We have 3 self catering properties available at Dry Island. Each place has outstanding views across different parts of the loch. Enjoy the scenery and wildlife on your decking area or from your own hot tub.
Places to Stay
Otter Cabin, nestled in the woods close to the waters edge, it comfortably sleeps 2. From the sunny lounge, the deck, or the hot tub, soak in the stunning ocean and mountain views, watching the animals and the weather go by.
The Old Curing Station
The Old Curing Station is a class B listed building which dates back to 1841. The comfortably furnished self-contained ground floor apartment can sleep 2 adults and is larger than Otter Cabin.
Captain’s Cabin and Barrel
The Captain’s Cabin is a large, warm, wooden cabin with decking and an undercover outdoor seating area where you can enjoy the beautiful woodland and sea views. There is also a cosy sleeping barrel. You will have sole use of both the cabin, barrel, bathroom and wood fired hot tub. The quirky barrel can sleep two adults. Two night minimum stay.
For all the properties we provide:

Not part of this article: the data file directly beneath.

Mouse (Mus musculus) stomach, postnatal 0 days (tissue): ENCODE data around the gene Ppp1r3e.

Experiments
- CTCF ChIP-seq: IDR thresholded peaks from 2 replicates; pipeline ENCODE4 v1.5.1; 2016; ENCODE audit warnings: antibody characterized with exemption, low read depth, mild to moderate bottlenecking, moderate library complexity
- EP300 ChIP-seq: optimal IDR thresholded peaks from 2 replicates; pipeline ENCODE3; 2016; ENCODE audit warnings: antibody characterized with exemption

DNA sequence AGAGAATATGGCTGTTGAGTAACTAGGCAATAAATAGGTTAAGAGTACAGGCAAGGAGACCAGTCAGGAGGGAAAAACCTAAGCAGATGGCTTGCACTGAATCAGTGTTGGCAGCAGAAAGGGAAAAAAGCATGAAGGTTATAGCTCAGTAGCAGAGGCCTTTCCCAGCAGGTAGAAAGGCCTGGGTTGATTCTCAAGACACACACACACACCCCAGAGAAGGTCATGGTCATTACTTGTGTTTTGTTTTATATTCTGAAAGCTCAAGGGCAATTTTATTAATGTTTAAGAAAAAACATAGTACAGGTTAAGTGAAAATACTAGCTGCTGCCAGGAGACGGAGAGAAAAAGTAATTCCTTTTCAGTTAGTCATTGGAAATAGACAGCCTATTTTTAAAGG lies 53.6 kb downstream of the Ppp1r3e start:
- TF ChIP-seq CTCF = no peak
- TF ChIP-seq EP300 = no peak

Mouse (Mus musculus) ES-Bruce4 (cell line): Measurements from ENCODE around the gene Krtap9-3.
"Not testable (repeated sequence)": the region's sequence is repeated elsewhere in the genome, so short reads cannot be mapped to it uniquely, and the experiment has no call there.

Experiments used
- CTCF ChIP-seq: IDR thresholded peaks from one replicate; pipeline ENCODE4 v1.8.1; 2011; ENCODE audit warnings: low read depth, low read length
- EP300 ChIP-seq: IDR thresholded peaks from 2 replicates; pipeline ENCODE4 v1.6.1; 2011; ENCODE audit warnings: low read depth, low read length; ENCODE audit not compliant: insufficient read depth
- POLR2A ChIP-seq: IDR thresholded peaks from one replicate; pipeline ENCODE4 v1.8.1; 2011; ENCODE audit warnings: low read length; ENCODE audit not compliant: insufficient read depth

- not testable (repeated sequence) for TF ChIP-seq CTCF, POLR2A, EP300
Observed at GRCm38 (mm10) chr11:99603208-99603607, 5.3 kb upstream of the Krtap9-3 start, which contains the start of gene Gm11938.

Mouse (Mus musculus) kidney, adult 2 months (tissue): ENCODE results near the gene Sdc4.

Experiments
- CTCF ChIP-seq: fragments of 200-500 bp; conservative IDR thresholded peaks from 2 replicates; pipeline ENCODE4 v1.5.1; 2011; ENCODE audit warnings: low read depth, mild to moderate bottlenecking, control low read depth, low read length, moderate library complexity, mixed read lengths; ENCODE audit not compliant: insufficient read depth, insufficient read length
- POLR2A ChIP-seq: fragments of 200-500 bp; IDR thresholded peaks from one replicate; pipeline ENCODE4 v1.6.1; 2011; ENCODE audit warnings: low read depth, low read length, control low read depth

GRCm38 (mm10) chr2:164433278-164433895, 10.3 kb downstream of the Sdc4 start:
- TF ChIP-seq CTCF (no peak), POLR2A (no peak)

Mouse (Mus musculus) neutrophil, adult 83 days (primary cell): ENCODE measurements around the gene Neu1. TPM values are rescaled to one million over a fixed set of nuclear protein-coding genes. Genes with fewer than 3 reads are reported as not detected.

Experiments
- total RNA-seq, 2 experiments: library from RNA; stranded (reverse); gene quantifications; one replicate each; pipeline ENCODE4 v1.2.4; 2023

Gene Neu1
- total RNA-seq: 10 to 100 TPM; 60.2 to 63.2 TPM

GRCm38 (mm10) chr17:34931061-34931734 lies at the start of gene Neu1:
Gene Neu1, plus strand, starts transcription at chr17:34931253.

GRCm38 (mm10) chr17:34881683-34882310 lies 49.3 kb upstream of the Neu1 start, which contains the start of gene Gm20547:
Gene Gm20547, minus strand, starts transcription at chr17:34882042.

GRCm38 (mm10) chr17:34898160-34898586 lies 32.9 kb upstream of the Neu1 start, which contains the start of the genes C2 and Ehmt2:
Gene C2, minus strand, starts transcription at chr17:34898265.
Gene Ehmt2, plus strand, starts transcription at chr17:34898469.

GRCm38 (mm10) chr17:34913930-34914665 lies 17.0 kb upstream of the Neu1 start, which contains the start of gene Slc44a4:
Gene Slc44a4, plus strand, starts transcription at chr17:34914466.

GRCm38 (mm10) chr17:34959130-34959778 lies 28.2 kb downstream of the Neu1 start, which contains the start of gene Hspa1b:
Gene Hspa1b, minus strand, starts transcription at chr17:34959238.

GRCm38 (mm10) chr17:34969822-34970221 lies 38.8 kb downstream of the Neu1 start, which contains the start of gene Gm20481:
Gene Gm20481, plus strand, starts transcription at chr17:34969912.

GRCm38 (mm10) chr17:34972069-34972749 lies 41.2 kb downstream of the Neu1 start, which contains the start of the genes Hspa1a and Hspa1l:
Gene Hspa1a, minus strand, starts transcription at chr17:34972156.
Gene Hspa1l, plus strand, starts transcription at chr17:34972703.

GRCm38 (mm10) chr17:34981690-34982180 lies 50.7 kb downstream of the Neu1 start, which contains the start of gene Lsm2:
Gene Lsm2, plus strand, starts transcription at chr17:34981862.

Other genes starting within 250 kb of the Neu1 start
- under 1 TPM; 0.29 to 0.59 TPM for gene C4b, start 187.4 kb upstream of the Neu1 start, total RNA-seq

Cooking pans, utensils and crockery
Linen and towels
Tea towel and washing up liquid. Dishwasher and tablets in the Old Curing Station
Tea, coffee and sugar
Oil, salt and pepper
Large selection of books, especially Scottish fiction and non-fiction. Board games and cards
Local walk guides and maps. Local attraction leaflets
Freeview TV, and DVD player. Smart TV with Netflix in Old Curing Station and Otter Cabin.
And best of all your own Hot tub with sea views
Northern Lights seen from island
Seals, occasionally otters and if you are very lucky a porpoise
Regularly seen from island – Herons, Cormorants, Oyster catchers, Curlews, Various Gulls, Doves and Hooded crows, Garden birds
Sometimes seen – Seals, Otter (very close to Otter cabin) Pine Marten, crosses bridge almost daily but still hard to spot, Rare toad family, ask if you would like to see them as they hide,, Great Northern Diver, Eider Ducks, Buzzards
Special Sightings – Porpoise and Dolphins, Sea Eagle
Fitted Smoke alarms, fire extinguisher and blanket, and first aid kit.
Torches are essential after dark outside. The path requires good grip shoes at all times. In stormy conditions waterproof shoes are best. For a night out, do the Dry Island shoe swap over.
Due to the nature of the path unfortunately the island is inaccessible to those with mobility difficulties. The steps up to the car park are steep and require a good level of fitness.